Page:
Justification of Torture in Waiting for the Barbarian When the World Is Turned Upside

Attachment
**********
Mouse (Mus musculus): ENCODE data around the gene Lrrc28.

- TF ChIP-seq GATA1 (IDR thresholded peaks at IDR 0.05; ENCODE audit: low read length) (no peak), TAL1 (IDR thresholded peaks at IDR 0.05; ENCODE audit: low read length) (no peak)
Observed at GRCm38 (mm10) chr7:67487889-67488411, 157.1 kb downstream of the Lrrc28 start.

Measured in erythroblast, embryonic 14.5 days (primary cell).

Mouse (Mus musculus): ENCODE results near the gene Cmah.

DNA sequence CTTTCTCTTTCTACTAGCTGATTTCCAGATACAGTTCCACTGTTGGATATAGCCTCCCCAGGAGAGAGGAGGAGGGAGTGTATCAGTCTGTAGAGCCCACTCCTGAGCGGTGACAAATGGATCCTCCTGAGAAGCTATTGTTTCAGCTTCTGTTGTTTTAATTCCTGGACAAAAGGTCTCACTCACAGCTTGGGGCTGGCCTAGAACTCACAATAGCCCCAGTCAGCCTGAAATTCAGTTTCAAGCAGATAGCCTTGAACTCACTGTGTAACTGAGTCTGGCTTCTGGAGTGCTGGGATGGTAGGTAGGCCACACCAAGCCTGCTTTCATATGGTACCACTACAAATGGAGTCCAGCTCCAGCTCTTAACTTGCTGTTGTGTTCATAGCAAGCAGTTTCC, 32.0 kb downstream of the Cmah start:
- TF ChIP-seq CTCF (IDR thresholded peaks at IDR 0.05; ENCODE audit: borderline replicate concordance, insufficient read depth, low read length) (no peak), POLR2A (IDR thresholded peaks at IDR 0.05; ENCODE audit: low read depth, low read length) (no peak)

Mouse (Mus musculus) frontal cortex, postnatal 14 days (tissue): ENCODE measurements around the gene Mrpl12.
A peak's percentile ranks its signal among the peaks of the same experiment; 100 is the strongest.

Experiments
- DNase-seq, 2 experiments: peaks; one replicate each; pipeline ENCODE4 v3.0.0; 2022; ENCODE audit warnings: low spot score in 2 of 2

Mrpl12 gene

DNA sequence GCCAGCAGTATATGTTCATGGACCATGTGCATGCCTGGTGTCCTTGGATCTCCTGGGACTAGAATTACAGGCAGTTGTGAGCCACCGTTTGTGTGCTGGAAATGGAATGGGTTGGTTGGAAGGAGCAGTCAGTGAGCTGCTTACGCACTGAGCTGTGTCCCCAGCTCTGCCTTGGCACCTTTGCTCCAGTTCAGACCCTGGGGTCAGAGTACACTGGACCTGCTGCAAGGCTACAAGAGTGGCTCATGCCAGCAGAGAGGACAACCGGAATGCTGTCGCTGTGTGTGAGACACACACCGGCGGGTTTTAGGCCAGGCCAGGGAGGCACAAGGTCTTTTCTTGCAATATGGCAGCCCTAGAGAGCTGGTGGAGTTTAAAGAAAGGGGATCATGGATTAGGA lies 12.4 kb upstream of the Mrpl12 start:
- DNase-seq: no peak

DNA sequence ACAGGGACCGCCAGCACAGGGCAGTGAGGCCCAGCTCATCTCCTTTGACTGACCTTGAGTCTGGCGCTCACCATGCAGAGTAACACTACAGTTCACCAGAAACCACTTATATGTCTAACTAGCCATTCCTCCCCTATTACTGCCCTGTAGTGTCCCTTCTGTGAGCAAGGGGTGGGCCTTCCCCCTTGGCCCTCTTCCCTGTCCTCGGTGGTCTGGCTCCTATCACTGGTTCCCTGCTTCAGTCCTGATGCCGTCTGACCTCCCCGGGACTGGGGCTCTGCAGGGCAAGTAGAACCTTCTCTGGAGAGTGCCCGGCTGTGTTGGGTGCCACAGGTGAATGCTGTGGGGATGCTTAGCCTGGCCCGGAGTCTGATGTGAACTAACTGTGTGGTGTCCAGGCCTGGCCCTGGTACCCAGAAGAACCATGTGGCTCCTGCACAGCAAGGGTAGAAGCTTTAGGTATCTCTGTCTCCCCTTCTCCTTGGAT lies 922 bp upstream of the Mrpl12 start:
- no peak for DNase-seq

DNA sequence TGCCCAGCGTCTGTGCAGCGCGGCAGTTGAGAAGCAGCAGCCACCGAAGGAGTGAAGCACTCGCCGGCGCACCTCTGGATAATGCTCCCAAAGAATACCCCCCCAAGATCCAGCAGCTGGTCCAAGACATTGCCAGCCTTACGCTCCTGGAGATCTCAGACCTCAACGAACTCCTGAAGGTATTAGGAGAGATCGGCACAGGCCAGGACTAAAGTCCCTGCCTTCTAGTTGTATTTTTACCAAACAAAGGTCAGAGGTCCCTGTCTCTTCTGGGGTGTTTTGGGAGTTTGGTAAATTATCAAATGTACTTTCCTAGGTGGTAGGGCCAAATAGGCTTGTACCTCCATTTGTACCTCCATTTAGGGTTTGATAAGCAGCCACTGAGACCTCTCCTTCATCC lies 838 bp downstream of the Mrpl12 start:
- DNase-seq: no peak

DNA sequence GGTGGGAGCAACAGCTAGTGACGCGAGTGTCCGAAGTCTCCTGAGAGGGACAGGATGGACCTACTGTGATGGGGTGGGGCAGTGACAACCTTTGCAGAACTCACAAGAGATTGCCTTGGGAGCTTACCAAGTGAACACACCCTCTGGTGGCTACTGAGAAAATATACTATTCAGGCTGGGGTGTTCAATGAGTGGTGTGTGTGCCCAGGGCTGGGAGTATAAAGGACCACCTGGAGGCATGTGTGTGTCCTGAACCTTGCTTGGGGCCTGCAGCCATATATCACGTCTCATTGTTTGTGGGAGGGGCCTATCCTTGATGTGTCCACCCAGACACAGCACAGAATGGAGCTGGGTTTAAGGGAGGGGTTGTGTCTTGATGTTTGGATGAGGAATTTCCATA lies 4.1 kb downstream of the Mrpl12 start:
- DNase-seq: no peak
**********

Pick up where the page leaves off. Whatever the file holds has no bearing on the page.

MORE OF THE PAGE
Introduction: Who-Is-the-Barbarian Dilemma The idea of a civilized nation conquering the savages and blurring the line between war and slaughter in the process is far from being new; as a matter of fact, it has nearly worn out its welcome, with its on-the-nose messages and the obvious moral. In an Empire where the colonists have taken over, which is an obvious reference to a historical event (Poyner 101), people are desperately trying to restore justice and make the invaders leave – with little success, though.Advertising We will write a custom essay sample on Justification of Torture in Waiting for the Barbarian: When the World Is Turned Upside specifically for you for only $16.05 $11/page Learn More As a result, the war between the â€Å"guerillas† and the colonists ensues, with dramatic consequences for the natives. The novel could have made it for a basic book about the conflict between the savages and the â€Å"civilized savages† (O’Neill 240), but for one significant detail – Coetzee not only describes the scenes of torture with great detail, but also offers colonel Joll’s explanations about why these tortures should be brought upon the native people, often making the reader face a moral dilemma. The Torture of the Barbarian Girl: A Slap in the Face of Humanity The idea of beating a woman, worse yet – a child, seems completely deprived of humanity. However, colonel Joll has an excuse for this crime. The explanation is simple – the child is a spawn of the enemy and, therefore, does not deserve to live: The Colonel steps forward. Stooping over each prisoner in turn he rubs a handful of dust into his naked back and writes a word with a stick of charcoal. I read the words upside down: /ENEMY†¦ ENEMY†¦ ENEMY†¦ ENEMY /He steps back and folds his hands. At a distance of no more than twenty paces he and I contemplate each other. (Coetzee) One of the first instance s of cruelty towards the natives, the given scene is the most graphic example of the insanity that gripped the empire and its colonists. The War Against the Barbarians: Causing Pain and Destruction Another example of the monstrous ways in which the Empire handled the native dwellers is mentioned in every single scene of battle with the barbarians. In fact, the whole war with the natives seems a huge allegory for one of those mass homicides that the history of the world is filled with, starting with the infamous extermination of the Native Americans to the horrors of the WWII. Portraying the dreadful ways in which Colonel Joll and the citizens of the Empire slaughtered, Coetzee makes it clear that the violence of the citizens is explained with the help of an only-the-strong-survives principle.Advertising Looking for essay on literature languages? Let's see if we can help you! Get your first paper with 15% OFF Learn More To make the matter worse, the citizens, along wit h Colonel Joll, are often concerned with the materialist rewards. They clearly not simply destroy for the sake of destroying it; the key problem with the â€Å"colonists† and the natives is that the former cannot comprehend the culture of the latter – or, for that matter, do not want to – and, therefore, not being able to see any intrinsic value in it, see no reasons to preserve it. That said, the key justification of violence in the novel is the fact that hardly anyone cares about what happens to the native people, or what culture these native people represent. The Protest and the Incarceration of the Magistrate: Having Power, Lacking Wisdom The final chip in the portrait of the â€Å"civilized† citizens of the Empire, the process of the Magistrate incarceration, does not seem to add much to the portrayal of the tortures; however, it adds a lot to the portrayal of the citizens of the Empire in general and Colonel Joll in particular. Even when the scene o f torture has not started yet and there are only indications of it approaching, one can feel the painfully obvious image of the â€Å"civilization† as the epitome of evil popping up in front of the reader: Perhaps when I stand on the floor of the courthouse, if that is what it is, I stand over the head of a magistrate like myself, another grey-haired servant of Empire who fell in the arena of his authority, face to face at last with the barbarian. (Coetzee) Therefore, the explanation of torturous treatment of every single native citizen in general and the Magistrate in particular is that the natives are savages and, thus, do not deserve any better. Like many other pretexts for being violent, however, this argument does not hold any water. Defying the developing of the â€Å"savages,† Colonel Joll and every other colonist falls to the lowest of the low compared to any native dweller of the Empire (Bradshaw and Neil 178). When the Ends Do not Justify the Means: Torture a s a Power Tool Banned from Using To the credit of the â€Å"civilization,† one must admit that the concept of tortures did not appear out of nowhere; in fact, it must have been based on cold calculations and offered as a reasonable solution of the existing problem. It is necessary to admit that in the times when the events in the novel took place, the idea of imprisoning the captives was unpopular, since the state was supposed to provide the resources for the prisoners to live: â€Å"‘We do not have facilities for prisoners,’ I explain† (Coetzee). Therefore, logically, it was much easier to get rid of the prisoners after the valuable information has been obtained. The above-mentioned fact, however, does not justify the cruelty that took place as the war against the barbarians unwrapped.Advertising We will write a custom essay sample on Justification of Torture in Waiting for the Barbarian: When the World Is Turned Upside specifically for you for only $16.05 $11/page Learn More In addition, Coetzee mentions that the natives also use dishonest means to fight back. As the colonel mentions, â€Å"We discuss the barbarians and their treachery. They never stand up and fight, he says: their way is to creep up behind you and stick a knife in your back† (Coetzee). The given argument might seem a legitimate point unless the Colonel had not mentioned above that the natives were almost defeated, and that the few people who still found the will to fight back formed guerilla groups to withstand the attacks of the enemy. Conclusion: Barbarians vs. Civilization. Offering an Honest Portrayal of the Epoch One of the most hideous inventions of the human race, torture must never be the answer to whatever the opponent resorts to. Fighting one’s own battles in an honest and open way is one of the few means to retain one’s dignity in a battlefield, and, despite all the attempts of the characters in Coetzee ’s book to convince the readers that they are, the tortures of the natives drive Colonel Joll and his people’s attempts to nil. One of the basic assets of the human race, being humane is the primary law that everyone’s actions must be guided by in any circumstances, and war is no exception. Works Cited Bradshaw, Graham and Michael Neil. J. M. Coetzee’s Austerities. Burlington, VT: Ashgate Publishing, 2013. Print. Coetzee, John Maxwell. Waiting for the Barbarians. 1980. Web. O’Neill, Patrick M. Great World Writers: Twentieth Century. Tarrytown, NY: Marshall Cavendish, 2004. Print. Poyner, Jane. J. M. Coetzee and the Idea of the Public Intellectual. Athens, OH: Ohio University Press, 2006. Print. This essay on Justification of Torture in Waiting for the Barbarian: When the World Is Turned Upside was written and submitted by user Azar1a to help you with your own studies. You are free to use it for research and reference purposes in order to write your own paper; however, you must cite it accordingly. You can donate your paper here.